Egg-Drop Soup with Wild Mushrooms and Three-Cornered Leek
A wild twist on the Chinese classic, egg-drop soup. Its name, dan hua tang, translates literally as ‘egg blossom soup’, in reference to the way the egg scrambles in silky swirls in the hot broth. Our version is enriched with tasty dried mushrooms and garlicky three-cornered leeks. It’s important to use a good, flavoursome stock (non-vegetarians could use chicken stock). Serve in small bowlfuls as part of a Chinese meal, or in larger portions as a nourishing snack.
- 10g dried mushrooms
- 6 leaves of three-cornered leek or few-flowered garlic
- 3 slices root ginger, each about the thickness of a pound coin
- 2 star anise
- 2 tablespoons rice wine or dry sherry
- 750ml flavoursome vegetable stock
- 1 tablespoon soy sauce, or to taste
- 2 teaspoons rice vinegar or white wine vinegar, or to taste
- 2 eggs
- A few drops of sesame oil
- Put the dried mushrooms in a small bowl and pour over enough boiling water to cover. Soak for 15 to 20 minutes, until the mushrooms are soft. Lift the mushrooms out of the soaking water and slice them very finely. Pour the soaking water into a medium sized pan, pouring slowly so as not to disturb any sediment. Discard the last few gritty tablespoons of soaking water.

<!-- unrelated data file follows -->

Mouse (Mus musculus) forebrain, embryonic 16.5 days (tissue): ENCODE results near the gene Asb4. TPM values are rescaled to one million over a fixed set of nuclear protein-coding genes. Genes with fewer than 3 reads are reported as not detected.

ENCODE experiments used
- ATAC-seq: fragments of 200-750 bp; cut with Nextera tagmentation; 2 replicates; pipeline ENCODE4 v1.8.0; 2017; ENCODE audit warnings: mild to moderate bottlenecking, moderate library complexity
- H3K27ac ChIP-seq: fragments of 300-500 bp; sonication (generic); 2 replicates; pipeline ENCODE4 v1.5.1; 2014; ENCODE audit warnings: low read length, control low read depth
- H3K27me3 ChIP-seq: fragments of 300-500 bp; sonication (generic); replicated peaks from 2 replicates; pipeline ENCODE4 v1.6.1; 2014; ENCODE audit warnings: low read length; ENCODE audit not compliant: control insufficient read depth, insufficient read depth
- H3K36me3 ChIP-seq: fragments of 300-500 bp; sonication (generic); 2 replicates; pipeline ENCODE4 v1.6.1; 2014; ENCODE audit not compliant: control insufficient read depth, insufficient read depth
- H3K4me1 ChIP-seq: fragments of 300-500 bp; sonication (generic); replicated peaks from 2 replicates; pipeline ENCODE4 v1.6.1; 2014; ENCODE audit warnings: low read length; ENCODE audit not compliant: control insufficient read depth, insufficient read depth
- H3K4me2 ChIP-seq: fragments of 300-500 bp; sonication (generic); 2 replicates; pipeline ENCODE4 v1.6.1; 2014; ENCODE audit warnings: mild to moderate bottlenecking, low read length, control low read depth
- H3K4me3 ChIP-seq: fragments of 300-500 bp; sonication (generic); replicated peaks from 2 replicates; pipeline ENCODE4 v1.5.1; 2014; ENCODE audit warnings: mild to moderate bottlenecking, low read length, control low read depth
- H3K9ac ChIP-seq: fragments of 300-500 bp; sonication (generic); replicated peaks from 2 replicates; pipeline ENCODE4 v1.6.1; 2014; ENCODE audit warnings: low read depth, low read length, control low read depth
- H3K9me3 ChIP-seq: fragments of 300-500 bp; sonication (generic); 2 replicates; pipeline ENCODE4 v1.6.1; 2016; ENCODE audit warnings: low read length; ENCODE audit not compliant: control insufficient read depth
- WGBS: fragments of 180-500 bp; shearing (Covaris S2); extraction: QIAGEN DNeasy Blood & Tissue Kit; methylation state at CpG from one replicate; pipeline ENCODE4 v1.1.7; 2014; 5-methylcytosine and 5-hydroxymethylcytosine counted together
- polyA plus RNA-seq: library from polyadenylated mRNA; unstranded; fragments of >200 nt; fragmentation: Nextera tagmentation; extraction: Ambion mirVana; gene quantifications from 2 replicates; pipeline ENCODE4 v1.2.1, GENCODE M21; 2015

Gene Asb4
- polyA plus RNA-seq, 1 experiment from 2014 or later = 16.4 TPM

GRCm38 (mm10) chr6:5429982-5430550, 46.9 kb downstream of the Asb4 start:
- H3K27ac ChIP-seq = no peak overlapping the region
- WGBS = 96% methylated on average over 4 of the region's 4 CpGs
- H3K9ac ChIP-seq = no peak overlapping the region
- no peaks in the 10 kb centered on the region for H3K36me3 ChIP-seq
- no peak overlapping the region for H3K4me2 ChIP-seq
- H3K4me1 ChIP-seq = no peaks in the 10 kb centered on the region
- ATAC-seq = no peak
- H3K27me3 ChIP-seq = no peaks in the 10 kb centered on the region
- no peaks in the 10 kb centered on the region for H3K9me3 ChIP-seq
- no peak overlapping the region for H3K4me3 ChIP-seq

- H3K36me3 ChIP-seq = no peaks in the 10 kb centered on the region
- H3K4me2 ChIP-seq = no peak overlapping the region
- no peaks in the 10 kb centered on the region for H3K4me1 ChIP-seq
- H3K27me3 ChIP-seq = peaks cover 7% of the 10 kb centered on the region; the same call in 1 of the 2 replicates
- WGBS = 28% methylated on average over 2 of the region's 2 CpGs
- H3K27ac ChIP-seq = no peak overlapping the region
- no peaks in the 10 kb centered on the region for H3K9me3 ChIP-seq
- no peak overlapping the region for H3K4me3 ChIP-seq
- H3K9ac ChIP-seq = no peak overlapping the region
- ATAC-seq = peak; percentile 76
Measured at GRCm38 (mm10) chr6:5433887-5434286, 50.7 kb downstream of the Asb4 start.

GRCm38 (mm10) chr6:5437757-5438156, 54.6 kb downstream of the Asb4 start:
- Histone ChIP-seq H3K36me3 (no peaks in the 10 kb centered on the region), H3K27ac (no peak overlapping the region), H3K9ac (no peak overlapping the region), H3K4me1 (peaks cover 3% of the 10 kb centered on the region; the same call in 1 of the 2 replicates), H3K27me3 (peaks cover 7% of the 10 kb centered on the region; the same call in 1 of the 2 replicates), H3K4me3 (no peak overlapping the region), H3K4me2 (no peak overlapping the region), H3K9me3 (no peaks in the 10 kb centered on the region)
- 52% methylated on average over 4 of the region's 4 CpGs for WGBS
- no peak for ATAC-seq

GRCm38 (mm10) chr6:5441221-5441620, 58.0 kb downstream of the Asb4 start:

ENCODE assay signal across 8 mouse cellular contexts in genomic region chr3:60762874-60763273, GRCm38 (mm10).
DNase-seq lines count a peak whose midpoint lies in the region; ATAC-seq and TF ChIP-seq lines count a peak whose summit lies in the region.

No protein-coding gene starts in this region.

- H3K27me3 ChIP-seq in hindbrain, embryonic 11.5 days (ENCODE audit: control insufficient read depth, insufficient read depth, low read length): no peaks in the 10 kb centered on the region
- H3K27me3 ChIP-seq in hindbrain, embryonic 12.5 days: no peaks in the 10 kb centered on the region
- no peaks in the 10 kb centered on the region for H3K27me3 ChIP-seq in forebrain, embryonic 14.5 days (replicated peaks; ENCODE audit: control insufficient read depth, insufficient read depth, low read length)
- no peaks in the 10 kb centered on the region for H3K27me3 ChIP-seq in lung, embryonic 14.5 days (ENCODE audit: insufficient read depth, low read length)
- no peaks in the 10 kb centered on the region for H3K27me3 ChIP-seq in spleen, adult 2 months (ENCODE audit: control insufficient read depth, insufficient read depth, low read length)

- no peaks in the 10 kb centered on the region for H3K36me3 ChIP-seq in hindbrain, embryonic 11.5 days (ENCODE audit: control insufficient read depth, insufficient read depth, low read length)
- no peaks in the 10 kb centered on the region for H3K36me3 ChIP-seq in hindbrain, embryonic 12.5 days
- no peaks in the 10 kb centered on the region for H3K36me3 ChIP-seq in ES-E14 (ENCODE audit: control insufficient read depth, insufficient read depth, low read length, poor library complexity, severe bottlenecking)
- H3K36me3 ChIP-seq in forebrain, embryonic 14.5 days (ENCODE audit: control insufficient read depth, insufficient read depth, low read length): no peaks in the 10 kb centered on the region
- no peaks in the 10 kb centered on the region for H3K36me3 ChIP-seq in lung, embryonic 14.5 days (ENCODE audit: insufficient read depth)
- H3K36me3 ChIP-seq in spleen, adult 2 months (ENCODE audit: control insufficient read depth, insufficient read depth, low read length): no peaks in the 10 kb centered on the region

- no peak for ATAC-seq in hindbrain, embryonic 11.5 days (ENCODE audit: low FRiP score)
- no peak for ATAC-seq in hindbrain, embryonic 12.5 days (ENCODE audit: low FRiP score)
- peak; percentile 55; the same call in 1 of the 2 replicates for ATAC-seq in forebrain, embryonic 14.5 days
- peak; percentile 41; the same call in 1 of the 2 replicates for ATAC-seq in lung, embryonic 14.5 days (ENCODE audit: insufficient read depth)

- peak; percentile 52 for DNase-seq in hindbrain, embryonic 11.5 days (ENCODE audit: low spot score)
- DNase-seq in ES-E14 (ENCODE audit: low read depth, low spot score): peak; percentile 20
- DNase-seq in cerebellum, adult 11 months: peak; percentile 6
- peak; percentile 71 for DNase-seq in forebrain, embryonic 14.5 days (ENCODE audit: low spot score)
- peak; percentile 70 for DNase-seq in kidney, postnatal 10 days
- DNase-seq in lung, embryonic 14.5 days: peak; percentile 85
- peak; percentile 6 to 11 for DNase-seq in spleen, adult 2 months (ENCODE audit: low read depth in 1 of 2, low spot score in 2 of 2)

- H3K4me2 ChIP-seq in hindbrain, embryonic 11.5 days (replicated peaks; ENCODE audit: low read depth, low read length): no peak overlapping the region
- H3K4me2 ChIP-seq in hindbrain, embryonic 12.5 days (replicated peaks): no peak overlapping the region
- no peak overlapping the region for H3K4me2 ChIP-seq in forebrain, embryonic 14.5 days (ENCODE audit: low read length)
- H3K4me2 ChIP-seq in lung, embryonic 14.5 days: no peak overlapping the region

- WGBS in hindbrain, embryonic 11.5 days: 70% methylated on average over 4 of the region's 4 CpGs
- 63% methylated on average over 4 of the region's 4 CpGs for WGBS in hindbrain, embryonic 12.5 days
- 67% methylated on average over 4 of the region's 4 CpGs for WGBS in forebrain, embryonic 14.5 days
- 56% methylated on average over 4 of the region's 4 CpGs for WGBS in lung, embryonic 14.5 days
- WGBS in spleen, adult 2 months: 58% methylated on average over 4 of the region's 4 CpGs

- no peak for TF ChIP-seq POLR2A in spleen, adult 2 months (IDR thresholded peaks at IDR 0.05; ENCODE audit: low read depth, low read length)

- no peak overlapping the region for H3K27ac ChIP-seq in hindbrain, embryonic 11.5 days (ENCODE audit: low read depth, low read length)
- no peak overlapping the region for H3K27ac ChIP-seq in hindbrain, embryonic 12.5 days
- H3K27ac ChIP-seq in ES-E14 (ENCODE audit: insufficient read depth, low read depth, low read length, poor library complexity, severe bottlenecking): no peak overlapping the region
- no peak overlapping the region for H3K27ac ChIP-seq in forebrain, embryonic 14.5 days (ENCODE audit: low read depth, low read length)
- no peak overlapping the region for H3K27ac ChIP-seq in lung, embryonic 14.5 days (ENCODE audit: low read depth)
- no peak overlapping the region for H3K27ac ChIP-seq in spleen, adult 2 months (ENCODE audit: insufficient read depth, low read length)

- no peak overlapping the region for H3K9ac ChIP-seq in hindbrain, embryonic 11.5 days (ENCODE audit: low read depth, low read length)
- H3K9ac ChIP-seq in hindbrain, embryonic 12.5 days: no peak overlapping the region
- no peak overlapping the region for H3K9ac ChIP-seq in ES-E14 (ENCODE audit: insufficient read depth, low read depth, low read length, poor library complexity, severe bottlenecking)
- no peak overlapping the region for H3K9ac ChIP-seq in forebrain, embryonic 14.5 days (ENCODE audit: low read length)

- Roughly chop two leaves of three-cornered leek and add them to the pan of mushroom soaking water with the star anise, ginger, rice wine or sherry and the stock. Set the pan over a medium heat and bring to the boil. Simmer for three minutes, then cover the pan and simmer gently for 15 minutes.
- After 15 minutes, strain the stock through a seive and return the broth to the pan. Add the soy sauce and rice vinegar, and bring it up to the boil again.
- Crack the eggs into a small jug and beat them lightly. Using a whisk or chopsticks, swirl the simmering broth slowly in a circular motion and pour in the beaten egg in a steady stream. The egg will scramble in delicate stands.
- Finely slice the remaining three-cornered leeks and add them to the soup, with a few drops of sesame oil. Taste for seasoning (you may wish to add more soy sauce or rice vinegar) and serve hot.
Recipe and photos by Otherwise for Wild Food UK